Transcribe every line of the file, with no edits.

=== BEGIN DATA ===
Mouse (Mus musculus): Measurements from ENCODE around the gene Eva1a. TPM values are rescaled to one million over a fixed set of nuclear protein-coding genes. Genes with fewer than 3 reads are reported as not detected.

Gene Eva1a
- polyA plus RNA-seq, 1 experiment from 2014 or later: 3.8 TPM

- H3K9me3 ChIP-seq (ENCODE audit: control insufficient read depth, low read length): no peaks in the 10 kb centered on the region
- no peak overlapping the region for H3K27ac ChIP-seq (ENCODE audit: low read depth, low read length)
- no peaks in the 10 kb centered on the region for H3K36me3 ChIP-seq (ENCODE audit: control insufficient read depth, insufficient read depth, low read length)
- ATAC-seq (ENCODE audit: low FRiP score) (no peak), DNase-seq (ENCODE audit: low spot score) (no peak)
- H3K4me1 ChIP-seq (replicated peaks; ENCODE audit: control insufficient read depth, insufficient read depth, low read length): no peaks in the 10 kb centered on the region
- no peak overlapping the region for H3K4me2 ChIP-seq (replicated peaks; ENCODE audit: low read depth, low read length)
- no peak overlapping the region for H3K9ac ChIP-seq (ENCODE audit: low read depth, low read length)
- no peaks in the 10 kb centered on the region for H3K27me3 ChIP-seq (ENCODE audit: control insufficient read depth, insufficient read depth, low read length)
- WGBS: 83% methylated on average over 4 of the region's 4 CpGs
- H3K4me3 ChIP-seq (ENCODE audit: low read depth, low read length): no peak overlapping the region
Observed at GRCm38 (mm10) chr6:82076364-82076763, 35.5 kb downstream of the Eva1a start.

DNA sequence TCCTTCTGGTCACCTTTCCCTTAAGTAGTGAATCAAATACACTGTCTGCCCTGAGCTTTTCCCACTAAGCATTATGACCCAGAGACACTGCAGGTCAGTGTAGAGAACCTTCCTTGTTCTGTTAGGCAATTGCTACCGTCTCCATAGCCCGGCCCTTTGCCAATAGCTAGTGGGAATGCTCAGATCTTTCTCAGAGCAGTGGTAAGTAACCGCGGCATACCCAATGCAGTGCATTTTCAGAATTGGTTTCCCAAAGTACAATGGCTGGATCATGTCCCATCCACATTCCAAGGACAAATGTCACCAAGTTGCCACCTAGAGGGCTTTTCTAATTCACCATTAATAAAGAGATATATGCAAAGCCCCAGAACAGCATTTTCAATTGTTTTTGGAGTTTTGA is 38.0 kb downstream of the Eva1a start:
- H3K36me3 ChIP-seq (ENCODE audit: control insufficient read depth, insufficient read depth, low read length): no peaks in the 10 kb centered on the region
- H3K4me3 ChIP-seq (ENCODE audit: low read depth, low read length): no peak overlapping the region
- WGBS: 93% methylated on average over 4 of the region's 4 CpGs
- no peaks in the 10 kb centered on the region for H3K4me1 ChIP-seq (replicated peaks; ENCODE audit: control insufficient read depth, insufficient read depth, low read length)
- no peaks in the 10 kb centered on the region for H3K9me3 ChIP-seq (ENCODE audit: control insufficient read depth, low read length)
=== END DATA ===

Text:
Mouse (Mus musculus): Measurements from ENCODE around the gene Eva1a. TPM values are rescaled to one million over a fixed set of nuclear protein-coding genes. Genes with fewer than 3 reads are reported as not detected.

Gene Eva1a
- polyA plus RNA-seq, 1 experiment from 2014 or later: 3.8 TPM

- H3K9me3 ChIP-seq (ENCODE audit: control insufficient read depth, low read length): no peaks in the 10 kb centered on the region
- no peak overlapping the region for H3K27ac ChIP-seq (ENCODE audit: low read depth, low read length)
- no peaks in the 10 kb centered on the region for H3K36me3 ChIP-seq (ENCODE audit: control insufficient read depth, insufficient read depth, low read length)
- ATAC-seq (ENCODE audit: low FRiP score) (no peak), DNase-seq (ENCODE audit: low spot score) (no peak)
- H3K4me1 ChIP-seq (replicated peaks; ENCODE audit: control insufficient read depth, insufficient read depth, low read length): no peaks in the 10 kb centered on the region
- no peak overlapping the region for H3K4me2 ChIP-seq (replicated peaks; ENCODE audit: low read depth, low read length)
- no peak overlapping the region for H3K9ac ChIP-seq (ENCODE audit: low read depth, low read length)
- no peaks in the 10 kb centered on the region for H3K27me3 ChIP-seq (ENCODE audit: control insufficient read depth, insufficient read depth, low read length)
- WGBS: 83% methylated on average over 4 of the region's 4 CpGs
- H3K4me3 ChIP-seq (ENCODE audit: low read depth, low read length): no peak overlapping the region
Observed at GRCm38 (mm10) chr6:82076364-82076763, 35.5 kb downstream of the Eva1a start.

DNA sequence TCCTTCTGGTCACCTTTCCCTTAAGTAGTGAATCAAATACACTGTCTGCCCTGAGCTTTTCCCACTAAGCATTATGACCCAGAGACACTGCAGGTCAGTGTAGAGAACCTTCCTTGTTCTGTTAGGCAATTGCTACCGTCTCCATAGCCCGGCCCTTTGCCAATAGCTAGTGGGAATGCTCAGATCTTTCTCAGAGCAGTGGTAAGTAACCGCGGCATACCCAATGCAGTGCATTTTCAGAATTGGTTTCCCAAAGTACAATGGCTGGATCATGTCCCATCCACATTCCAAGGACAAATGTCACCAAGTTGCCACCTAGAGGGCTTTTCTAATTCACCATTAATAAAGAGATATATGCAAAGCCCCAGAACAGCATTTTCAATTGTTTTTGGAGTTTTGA is 38.0 kb downstream of the Eva1a start:
- H3K36me3 ChIP-seq (ENCODE audit: control insufficient read depth, insufficient read depth, low read length): no peaks in the 10 kb centered on the region
- H3K4me3 ChIP-seq (ENCODE audit: low read depth, low read length): no peak overlapping the region
- WGBS: 93% methylated on average over 4 of the region's 4 CpGs
- no peaks in the 10 kb centered on the region for H3K4me1 ChIP-seq (replicated peaks; ENCODE audit: control insufficient read depth, insufficient read depth, low read length)
- no peaks in the 10 kb centered on the region for H3K9me3 ChIP-seq (ENCODE audit: control insufficient read depth, low read length)